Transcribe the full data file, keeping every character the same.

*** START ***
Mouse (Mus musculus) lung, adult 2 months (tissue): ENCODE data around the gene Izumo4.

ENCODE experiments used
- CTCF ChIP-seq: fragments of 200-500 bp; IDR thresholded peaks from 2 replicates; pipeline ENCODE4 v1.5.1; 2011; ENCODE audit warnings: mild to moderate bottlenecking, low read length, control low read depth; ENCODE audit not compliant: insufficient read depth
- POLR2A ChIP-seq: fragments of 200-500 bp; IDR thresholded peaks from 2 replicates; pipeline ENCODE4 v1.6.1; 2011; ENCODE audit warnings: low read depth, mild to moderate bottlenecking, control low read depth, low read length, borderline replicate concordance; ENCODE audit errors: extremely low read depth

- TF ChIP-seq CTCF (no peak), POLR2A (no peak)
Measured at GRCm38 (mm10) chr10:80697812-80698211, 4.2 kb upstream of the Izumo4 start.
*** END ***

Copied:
Mouse (Mus musculus) lung, adult 2 months (tissue): ENCODE data around the gene Izumo4.

ENCODE experiments used
- CTCF ChIP-seq: fragments of 200-500 bp; IDR thresholded peaks from 2 replicates; pipeline ENCODE4 v1.5.1; 2011; ENCODE audit warnings: mild to moderate bottlenecking, low read length, control low read depth; ENCODE audit not compliant: insufficient read depth
- POLR2A ChIP-seq: fragments of 200-500 bp; IDR thresholded peaks from 2 replicates; pipeline ENCODE4 v1.6.1; 2011; ENCODE audit warnings: low read depth, mild to moderate bottlenecking, control low read depth, low read length, borderline replicate concordance; ENCODE audit errors: extremely low read depth

- TF ChIP-seq CTCF (no peak), POLR2A (no peak)
Measured at GRCm38 (mm10) chr10:80697812-80698211, 4.2 kb upstream of the Izumo4 start.